In this essay, I track a history of punk that I associate with wild vocalization within a history of black aesthetics. Building upon the work of Fred Moten, Jayna Brown, and Tavia Nyong’o, this essay returns to some eccentric moments in punk musical production—songs by Rhoda Dakar and Poly Styrene, but also a cover version of a punk song by Grace Jones. My essay ultimately advances an alternative history of anarchism that is less about an antistate political philosophy than about the sonic breakdowns of sense and rationality in punk songs that offer rage-filled critiques of racism, colonialism, and heteronormativity.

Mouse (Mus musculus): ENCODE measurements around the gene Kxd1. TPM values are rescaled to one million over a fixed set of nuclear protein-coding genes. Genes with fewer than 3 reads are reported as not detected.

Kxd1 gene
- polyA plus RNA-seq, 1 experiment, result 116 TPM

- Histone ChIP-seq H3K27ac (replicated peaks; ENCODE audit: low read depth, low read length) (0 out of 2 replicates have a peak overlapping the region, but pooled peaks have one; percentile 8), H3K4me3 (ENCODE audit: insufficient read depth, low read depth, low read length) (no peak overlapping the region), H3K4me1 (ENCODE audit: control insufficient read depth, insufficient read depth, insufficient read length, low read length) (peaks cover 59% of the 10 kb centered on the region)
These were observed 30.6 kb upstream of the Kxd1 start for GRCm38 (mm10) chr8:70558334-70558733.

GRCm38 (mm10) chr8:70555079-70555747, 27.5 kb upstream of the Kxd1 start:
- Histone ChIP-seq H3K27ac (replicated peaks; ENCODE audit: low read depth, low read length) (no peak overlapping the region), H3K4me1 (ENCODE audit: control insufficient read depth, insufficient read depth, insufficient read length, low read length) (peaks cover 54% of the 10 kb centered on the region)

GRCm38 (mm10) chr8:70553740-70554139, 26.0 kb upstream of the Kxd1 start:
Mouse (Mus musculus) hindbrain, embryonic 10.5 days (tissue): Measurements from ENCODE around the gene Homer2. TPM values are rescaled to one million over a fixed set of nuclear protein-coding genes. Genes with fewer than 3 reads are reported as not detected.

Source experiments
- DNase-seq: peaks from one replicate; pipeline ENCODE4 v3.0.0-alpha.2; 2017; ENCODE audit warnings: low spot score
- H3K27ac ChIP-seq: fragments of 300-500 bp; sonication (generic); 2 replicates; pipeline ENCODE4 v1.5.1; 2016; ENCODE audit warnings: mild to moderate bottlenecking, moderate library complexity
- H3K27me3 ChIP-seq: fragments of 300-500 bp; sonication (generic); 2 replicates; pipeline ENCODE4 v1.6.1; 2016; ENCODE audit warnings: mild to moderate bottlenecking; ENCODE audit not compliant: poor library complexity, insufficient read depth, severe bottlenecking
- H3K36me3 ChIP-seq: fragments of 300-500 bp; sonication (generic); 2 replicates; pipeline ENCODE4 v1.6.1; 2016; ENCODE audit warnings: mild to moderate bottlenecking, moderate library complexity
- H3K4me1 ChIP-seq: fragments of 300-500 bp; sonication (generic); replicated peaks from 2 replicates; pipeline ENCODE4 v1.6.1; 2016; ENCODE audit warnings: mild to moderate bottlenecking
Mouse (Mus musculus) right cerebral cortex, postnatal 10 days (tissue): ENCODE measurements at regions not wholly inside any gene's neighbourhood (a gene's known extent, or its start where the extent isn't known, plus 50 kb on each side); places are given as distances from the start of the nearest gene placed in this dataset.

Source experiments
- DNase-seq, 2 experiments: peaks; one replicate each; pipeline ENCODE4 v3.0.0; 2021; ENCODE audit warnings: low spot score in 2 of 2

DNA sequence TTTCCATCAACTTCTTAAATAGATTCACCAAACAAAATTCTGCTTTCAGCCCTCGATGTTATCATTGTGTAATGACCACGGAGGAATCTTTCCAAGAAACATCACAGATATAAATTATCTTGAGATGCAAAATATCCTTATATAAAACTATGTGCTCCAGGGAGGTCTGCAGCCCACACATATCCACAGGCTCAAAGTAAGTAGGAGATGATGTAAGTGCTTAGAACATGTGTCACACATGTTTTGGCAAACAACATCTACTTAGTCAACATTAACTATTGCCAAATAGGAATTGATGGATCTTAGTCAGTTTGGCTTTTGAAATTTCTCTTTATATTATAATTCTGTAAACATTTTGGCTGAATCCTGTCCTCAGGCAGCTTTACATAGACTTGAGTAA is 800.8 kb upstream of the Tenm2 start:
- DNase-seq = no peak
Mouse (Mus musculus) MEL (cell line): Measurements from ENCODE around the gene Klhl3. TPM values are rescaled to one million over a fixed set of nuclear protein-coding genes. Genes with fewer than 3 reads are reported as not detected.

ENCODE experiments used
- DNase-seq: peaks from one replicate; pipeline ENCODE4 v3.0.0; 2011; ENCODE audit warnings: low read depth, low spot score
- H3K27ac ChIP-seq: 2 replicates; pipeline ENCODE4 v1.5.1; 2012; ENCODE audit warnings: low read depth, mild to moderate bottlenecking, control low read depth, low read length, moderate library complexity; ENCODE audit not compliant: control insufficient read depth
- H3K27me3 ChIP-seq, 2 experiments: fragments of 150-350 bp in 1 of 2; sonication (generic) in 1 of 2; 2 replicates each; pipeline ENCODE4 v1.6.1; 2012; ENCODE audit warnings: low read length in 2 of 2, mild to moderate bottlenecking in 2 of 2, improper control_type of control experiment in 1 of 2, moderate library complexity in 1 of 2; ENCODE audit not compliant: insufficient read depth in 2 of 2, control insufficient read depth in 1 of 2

You do not currently have access to this content.